The Inexorable Advance of the Common Domain Model
BY STUART MCCLYMONT, March 2019
This article was first published on TABB Forum, March 2019
It may feel to some that progress towards the International Swaps and Derivatives Association’s universal data language has stalled over the last few years, but in reality, much has been done to demonstrate the potential of the Common Domain Model to lower market costs. The reconciliation’s challenge
Data is a fundamental component of trading activity. However, data representation by industry participants differs and this is largely responsible for the huge number of reconciliations that need to be conducted to ensure each party captures the trade correctly. It is estimated that reconciliations account for as much as two thirds of post-trade costs. The need for reconciliations is rooted in a fragmented post-trade architecture that is unable to agree on credible sources of data and needs to employ intermediaries to arbitrate. The industry could have decided to continue to develop technology and market infrastructure based on independent and isolated standards, but this would have added yet more costs and laborious reconciliations onto legacy platforms.
Instead, ISDA and its members took the initiative to develop a common product definition, process and lifecycle event data standard. This allowed all market participants to consistently represent all data at the start and throughout the life of derivative contracts some of which last for 50 years. The benefits of a Common Domain Model The advantages of the Common Domain Model or CDM include increased efficiency and automation, and greater integration with new technologies such as distributed ledger, cloud and artificial intelligence. Implementing CDM would enable the OTC derivatives market to adopt an industry standard on how derivatives are traded and managed across their lifecycle and how each step in the process is captured and represented.
If central market infrastructure providers such as CCPs and trade repositories adopt the CDM, they can immediately be the catalyst for mass market adoption rather than relying on each market participant to adopt at their own pace. Industry commentators have acknowledged the considerable benefits of finessing processes, although it is not a one-way street to success – too many blockchain initiatives, embarked upon with so much enthusiasm, ultimately fail.
However, coupling the power of distributed ledger technology with smart contracts can enable complex processes to be simplified and break the traditional and onerous input, process and output cycle. Data is stored and the calculations only have to be made once because the technology standardises the data representation and the process into the smart contract definition to facilitate consistency and interoperability.
Such data stores are shared, accessed and deployed by permitted market participants and regulators, enabling consistency in regulatory compliance and reporting. The CDM also raises questions about the value of middleware which exists today due to the persistence of each industry participant to capture, represent and process trades duplicatively and inconsistently. If it can deliver a common standard for trade and event data representation, middleware providers will need to develop their value propositions to ensure they can deliver value over and above what they do now.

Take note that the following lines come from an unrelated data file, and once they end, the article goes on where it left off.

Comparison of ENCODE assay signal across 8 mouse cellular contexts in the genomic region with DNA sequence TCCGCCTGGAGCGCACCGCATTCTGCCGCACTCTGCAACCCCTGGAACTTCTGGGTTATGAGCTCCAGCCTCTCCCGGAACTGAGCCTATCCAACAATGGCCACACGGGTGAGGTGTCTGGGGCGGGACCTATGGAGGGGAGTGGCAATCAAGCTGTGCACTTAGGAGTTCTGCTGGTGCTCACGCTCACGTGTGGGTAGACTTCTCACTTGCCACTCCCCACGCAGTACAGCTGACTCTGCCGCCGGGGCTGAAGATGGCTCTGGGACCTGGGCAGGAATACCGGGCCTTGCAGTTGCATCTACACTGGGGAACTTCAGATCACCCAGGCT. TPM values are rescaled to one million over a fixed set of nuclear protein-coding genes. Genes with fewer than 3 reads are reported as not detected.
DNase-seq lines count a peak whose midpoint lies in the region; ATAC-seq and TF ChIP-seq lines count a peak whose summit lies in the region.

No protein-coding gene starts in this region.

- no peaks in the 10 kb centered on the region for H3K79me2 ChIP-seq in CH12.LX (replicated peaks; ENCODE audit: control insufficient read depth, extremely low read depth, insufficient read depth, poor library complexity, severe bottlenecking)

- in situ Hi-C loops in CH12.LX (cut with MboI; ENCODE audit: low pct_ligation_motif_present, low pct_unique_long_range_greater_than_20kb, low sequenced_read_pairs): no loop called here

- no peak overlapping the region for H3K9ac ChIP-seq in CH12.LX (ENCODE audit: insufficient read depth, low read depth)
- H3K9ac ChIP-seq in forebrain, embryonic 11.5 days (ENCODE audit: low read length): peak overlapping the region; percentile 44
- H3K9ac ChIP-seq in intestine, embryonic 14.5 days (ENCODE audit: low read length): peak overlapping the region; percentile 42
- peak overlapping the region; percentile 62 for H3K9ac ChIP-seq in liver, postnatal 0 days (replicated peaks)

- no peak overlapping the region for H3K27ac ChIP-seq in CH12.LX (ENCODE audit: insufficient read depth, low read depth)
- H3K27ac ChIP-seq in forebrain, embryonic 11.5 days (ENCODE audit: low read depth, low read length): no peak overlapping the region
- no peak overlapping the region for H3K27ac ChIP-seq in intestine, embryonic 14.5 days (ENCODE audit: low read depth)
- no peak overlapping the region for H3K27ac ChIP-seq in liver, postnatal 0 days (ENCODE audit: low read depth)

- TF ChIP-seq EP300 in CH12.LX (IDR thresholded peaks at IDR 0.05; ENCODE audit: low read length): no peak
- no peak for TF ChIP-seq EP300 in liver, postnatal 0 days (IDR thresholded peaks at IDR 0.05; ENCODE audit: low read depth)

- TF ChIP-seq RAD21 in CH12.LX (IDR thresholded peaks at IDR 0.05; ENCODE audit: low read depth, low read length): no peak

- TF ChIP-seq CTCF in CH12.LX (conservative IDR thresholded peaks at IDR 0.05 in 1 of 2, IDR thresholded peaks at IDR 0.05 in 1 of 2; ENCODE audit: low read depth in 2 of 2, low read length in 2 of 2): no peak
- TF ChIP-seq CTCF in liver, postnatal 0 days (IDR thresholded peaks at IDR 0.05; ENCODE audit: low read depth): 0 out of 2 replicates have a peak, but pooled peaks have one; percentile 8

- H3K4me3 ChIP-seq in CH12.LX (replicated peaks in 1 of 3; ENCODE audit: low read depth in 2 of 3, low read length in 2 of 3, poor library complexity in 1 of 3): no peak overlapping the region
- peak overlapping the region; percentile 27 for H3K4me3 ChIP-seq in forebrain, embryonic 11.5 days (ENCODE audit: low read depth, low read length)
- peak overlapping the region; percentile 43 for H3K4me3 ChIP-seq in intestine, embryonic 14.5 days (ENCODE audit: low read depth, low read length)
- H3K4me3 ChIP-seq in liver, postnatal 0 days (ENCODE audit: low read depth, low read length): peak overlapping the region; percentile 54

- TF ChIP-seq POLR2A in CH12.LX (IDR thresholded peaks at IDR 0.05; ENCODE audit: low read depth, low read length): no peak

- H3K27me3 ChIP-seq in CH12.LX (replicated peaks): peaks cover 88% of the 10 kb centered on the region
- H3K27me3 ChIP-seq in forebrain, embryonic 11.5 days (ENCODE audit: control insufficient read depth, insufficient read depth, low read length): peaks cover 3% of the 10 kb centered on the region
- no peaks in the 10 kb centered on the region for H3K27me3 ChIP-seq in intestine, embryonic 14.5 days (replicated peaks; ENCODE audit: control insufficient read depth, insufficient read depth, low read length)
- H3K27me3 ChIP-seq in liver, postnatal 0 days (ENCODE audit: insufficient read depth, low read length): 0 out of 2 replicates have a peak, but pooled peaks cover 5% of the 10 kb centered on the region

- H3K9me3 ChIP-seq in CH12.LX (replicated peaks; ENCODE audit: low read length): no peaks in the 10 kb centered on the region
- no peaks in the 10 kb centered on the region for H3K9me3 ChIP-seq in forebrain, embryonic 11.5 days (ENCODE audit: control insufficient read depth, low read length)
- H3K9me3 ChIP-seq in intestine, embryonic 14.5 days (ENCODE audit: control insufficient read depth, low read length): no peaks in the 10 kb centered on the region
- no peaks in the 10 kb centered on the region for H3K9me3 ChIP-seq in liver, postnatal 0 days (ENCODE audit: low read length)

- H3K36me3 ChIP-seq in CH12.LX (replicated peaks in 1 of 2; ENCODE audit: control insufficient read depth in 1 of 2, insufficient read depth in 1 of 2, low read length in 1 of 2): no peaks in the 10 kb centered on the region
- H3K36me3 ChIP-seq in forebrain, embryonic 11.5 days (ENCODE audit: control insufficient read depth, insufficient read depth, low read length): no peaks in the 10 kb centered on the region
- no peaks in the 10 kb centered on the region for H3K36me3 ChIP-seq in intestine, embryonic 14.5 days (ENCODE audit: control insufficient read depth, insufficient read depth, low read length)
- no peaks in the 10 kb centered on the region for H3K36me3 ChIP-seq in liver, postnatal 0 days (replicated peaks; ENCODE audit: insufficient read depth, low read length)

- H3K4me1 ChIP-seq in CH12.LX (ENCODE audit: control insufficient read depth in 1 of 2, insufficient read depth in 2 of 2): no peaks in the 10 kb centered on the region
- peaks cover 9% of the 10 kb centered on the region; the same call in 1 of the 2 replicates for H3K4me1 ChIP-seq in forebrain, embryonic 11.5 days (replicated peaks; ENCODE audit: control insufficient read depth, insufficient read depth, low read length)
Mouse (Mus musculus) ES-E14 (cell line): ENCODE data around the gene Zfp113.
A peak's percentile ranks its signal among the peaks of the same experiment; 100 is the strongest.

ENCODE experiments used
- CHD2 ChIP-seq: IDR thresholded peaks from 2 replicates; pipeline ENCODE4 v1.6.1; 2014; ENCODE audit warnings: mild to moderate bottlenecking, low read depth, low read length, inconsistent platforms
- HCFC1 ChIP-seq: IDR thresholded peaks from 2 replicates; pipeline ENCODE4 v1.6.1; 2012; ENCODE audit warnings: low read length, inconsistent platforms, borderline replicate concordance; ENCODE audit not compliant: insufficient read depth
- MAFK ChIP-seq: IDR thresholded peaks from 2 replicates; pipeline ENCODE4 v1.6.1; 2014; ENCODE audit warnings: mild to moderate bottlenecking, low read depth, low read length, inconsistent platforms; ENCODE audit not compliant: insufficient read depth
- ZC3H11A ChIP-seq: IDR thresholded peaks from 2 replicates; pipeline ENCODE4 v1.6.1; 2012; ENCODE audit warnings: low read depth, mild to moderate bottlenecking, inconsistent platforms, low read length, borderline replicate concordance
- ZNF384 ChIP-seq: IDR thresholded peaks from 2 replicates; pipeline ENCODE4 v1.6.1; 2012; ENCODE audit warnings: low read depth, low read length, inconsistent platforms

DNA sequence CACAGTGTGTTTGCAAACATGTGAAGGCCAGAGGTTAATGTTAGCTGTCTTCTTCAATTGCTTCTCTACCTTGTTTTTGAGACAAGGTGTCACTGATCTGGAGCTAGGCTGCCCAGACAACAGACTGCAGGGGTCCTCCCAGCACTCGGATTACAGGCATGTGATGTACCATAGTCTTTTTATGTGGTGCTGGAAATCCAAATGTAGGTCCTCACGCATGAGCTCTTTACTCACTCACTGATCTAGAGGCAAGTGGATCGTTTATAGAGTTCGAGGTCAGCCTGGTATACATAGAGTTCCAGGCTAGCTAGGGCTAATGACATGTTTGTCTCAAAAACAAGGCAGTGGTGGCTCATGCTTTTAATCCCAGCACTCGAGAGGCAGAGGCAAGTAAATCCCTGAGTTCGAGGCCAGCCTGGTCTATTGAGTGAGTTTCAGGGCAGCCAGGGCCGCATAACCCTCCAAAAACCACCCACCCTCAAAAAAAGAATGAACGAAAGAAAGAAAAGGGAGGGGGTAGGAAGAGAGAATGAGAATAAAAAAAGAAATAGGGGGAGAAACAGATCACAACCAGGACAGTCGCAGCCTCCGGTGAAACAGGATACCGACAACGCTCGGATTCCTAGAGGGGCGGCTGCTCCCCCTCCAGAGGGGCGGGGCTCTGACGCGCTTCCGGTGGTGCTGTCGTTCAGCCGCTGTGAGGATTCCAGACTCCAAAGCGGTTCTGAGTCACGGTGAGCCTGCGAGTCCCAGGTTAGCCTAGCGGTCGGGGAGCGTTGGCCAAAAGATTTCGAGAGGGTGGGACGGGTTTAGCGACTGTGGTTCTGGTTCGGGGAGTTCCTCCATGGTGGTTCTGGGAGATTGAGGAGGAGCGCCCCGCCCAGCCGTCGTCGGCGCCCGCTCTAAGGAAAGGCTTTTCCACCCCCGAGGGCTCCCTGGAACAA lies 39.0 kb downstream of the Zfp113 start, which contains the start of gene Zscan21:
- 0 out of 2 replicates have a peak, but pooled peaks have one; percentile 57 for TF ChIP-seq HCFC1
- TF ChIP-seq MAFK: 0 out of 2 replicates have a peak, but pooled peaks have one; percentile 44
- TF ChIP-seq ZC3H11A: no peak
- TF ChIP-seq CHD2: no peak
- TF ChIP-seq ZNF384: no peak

JDX has continued its efforts around the Common Domain Model since helping ISDA launch the concept at their AGM in Lisbon, Portugal in April 2017. This was followed by the publication of the CDM definition document in October 2017. This work has involved collaborating with the industry to take the new data and event standard from a concept to a business case and determining the benefits for a range of asset classes.
The progress so far
Following the publication of the data standard in June 2018, JDX participated in collaboration with R3 and Xceptor in a hackathon run by Barclays and ISDA. JDX was able to describe new trades and lifecycle events on trades using the CDM. Since September 2018, the platform has continued to expand and is being used to represent the CDM and identify proofs of concept. It may seem like progress has been slow given we are two years on from Lisbon 2017, but if we look back to the development of the ISDA Common Master Agreement, it took several years for that to be widely adopted. Over time we are confident that the CDM will become the common language people in the industry speak from a data perspective.
Moreover, the continued move towards machine readable data and using data to drive processes underlines the importance of the CDM – if data is not represented consistently the industry will miss an opportunity to drive down costs between participants.
Using a common language will help in the drive to reduce return on equity ratios and cost income ratios of industry participants. It takes two parties to transact a trade but there is only one trade, so moving towards a single trade representative that both parties can use based on a common data standard has obvious benefits.
The future of CDM
The ultimate aim for the CDM is for it to be adopted by all market participants. This would significantly boost efficiency compared to the current laborious processes which are overly reliant on information exchange, transformation, interpretation and reconciliation.
Thirty years ago, there were probably concerns that the ISDA Master Agreement was not developing sufficiently rapidly – now it is the single most important standard form contract on which business is done internationally. The industry is laying the foundational steps necessary to move us into a new 30-year journey with the CDM for data standards.